2) Second, the Commission argued that only the CJEU may review the legality of EU legislative acts. However, the complainant made it clear that his request was aimed at ascertaining whether the method was erroneous and not that the relevant Regulations are invalid. Moreover, the competence of the CJEU to review the legality of EU legislative acts would not appear to prevent the Commission from proposing amendments to existing legislation.

13. In the course of the inquiry, the Ombudsman received the Commission's opinion on the complaint and, subsequently, the comments of the complainant in response to the Commission's opinion. In conducting the inquiry, the Ombudsman has taken into account the arguments and opinions put forward by the parties.

Allegation that the Commission failed to provide a complete and reasonable reply to the complainant and related claim

Arguments presented to the Ombudsman

14. The complainant argued that he wished the Commission to declare the method erroneous, so as to avoid it being considered correct and being re-adopted by the Commission in the future. He clarified that he had never asked the Commission to declare Regulations 2237/2003 and 1973/2004 invalid but only to affirm that the method was erroneous with a view to taking the necessary steps. In his view, the fact that the CJEU is vested with the statutory competence to review the legality of EU acts does not prevent the institution that adopted the act from amending, rectifying or revoking it. He also contended that the fact that he had raised the issue in the context of national judicial proceedings did not prevent the Commission from taking action at the EU level. Furthermore, it was not until 2007, that is, well after the Commission was informed of the flaws in the method, that the judicial proceedings at issue were initiated in Italy.

15. Concerning the merits of the criticism of the method, the complainant argued that his requests were based on the results of technical studies drafted in scientific language and made reference to hypothetical examples and real data. In his view, his criticism was clear and precise, but the Commission failed to address it.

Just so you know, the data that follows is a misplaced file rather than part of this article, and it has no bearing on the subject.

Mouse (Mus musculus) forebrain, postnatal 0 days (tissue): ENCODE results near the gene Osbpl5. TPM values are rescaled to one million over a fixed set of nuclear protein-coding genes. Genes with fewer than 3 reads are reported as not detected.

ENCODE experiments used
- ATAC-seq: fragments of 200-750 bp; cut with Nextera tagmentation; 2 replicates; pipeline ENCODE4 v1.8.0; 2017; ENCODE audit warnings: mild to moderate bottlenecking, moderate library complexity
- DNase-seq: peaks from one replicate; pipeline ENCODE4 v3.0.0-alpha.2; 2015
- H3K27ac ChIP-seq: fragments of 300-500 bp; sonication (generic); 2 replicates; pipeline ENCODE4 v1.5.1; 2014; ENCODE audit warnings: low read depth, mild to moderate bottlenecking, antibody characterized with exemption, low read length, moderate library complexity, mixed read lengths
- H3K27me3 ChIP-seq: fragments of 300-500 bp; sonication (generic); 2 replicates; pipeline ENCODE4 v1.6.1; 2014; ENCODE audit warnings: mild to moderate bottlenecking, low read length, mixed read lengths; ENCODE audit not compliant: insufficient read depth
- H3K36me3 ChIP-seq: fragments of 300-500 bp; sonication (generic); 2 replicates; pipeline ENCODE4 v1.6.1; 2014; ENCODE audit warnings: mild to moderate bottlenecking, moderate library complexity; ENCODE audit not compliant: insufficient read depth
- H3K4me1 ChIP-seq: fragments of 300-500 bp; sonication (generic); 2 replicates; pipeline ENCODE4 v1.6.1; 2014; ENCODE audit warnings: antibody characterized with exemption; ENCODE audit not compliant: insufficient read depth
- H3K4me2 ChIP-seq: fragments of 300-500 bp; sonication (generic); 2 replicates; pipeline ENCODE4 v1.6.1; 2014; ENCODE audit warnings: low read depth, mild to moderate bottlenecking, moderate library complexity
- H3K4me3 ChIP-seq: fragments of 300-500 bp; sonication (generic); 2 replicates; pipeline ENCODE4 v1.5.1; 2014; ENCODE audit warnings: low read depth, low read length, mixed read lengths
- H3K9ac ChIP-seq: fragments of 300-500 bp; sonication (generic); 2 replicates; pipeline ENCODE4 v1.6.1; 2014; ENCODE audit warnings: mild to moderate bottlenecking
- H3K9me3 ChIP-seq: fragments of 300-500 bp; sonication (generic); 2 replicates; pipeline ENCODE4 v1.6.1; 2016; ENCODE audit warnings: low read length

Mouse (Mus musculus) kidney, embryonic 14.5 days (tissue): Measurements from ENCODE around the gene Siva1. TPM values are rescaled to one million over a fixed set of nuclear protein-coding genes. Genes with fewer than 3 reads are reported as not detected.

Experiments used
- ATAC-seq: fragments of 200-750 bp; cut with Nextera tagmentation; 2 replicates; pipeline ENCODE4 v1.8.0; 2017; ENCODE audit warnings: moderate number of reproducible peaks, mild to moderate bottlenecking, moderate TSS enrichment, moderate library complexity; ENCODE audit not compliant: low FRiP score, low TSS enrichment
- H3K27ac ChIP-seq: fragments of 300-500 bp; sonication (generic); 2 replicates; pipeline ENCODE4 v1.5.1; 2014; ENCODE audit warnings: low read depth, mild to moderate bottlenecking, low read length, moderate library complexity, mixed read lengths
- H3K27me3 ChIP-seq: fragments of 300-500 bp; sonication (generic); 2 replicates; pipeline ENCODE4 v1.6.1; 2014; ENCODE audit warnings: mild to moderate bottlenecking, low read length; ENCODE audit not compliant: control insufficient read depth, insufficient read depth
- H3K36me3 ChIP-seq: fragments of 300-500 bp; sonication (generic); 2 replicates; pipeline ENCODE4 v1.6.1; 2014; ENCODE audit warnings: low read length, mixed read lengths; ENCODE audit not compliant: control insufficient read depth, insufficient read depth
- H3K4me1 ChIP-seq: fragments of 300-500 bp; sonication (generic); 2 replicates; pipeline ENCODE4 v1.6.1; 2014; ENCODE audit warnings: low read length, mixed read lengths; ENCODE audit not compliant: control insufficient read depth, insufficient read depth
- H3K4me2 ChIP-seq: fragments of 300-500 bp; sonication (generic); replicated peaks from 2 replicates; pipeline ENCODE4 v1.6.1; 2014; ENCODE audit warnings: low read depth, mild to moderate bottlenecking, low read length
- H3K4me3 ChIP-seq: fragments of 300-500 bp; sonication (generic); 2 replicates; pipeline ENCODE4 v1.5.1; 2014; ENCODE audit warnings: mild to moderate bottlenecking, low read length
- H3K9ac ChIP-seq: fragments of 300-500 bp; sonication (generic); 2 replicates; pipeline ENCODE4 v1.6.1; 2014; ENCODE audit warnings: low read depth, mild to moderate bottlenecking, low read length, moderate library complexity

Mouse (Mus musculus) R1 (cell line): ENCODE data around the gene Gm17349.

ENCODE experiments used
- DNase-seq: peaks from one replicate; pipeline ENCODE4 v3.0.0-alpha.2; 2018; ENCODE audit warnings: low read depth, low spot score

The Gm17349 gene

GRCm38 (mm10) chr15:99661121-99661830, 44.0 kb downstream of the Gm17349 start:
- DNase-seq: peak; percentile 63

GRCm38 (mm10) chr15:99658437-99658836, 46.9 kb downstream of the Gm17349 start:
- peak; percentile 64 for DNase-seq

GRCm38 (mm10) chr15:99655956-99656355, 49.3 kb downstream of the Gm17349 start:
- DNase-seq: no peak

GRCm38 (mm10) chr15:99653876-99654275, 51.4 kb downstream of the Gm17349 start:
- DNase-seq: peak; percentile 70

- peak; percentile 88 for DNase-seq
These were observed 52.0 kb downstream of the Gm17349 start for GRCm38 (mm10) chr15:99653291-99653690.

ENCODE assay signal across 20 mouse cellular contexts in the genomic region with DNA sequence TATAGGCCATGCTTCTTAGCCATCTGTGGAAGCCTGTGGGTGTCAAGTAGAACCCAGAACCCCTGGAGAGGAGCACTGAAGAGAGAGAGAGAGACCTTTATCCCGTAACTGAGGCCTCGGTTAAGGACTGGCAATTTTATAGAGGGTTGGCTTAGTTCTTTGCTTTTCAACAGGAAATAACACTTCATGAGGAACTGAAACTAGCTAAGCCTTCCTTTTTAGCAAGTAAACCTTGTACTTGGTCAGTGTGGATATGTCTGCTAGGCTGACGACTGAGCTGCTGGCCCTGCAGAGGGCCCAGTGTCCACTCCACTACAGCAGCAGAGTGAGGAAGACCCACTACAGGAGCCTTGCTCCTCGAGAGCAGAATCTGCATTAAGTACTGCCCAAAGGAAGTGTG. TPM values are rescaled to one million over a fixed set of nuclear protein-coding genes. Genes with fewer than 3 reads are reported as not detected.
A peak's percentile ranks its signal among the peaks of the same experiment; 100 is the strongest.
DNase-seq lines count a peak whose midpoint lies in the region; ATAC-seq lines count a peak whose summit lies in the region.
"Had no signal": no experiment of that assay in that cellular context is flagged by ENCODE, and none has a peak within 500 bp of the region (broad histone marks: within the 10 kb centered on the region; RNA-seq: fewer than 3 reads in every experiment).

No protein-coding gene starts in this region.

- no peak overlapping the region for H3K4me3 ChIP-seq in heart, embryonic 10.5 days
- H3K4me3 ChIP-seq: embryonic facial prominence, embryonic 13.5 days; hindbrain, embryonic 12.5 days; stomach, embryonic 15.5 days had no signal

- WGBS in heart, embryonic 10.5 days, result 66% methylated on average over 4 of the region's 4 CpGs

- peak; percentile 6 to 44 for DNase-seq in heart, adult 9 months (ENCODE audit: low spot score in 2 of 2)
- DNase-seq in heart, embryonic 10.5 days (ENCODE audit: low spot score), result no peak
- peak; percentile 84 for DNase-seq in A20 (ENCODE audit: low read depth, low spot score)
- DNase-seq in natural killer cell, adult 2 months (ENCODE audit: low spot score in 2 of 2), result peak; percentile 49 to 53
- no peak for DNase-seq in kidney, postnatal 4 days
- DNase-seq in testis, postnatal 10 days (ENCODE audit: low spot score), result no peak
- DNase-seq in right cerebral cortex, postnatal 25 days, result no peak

16. In its opinion, the Commission raised an objection of inadmissibility based on the first sentence of the second subparagraph of Article 228(1) TFEU[4] and Article 2(7) of the Statute of the European Ombudsman[5]. Since, in 2007, the complainant had initiated legal proceedings before an Italian court in a case whose subject matter was essentially identical to his complaint, the Commission considered that the Ombudsman should end her examination of this complaint. In this respect, the Commission referred to the Ombudsman's decision in case 1047/2013/BEH[6], in which the Ombudsman considered that there were no grounds for further inquiries into the complaint, as its main aspects were the subject of ongoing legal proceedings. Furthermore, the Commission pointed out that the complainant and a member of his family had lodged a petition with the European Parliament on the same subject matter in 2004, which would also make this complaint to the Ombudsman inadmissible. In support of this view, the Commission referred to the Ombudsman's decision in case 1821/2012/ANA[7].

17. The Commission added, however, that in the event that the Ombudsman were not to uphold the Commission's objection of inadmissibility, it intended to counter the complainant's substantive comments as follows. The Commission had already provided the complainant with a number of substantive replies to his queries. In the area of the Common Agricultural Policy (CAP), the Commission enjoys a wide margin of discretion. This has been confirmed by the CJEU. According to case-law, one needs to prove the existence of a manifest error in the exercise of its discretion in order for the Commission to be considered to have committed an instance of maladministration. The Commission went on to state that its margin of discretion has also been recognised by the Ombudsman in her decisions[8]. However, the complainant did not submit any evidence of such manifest error.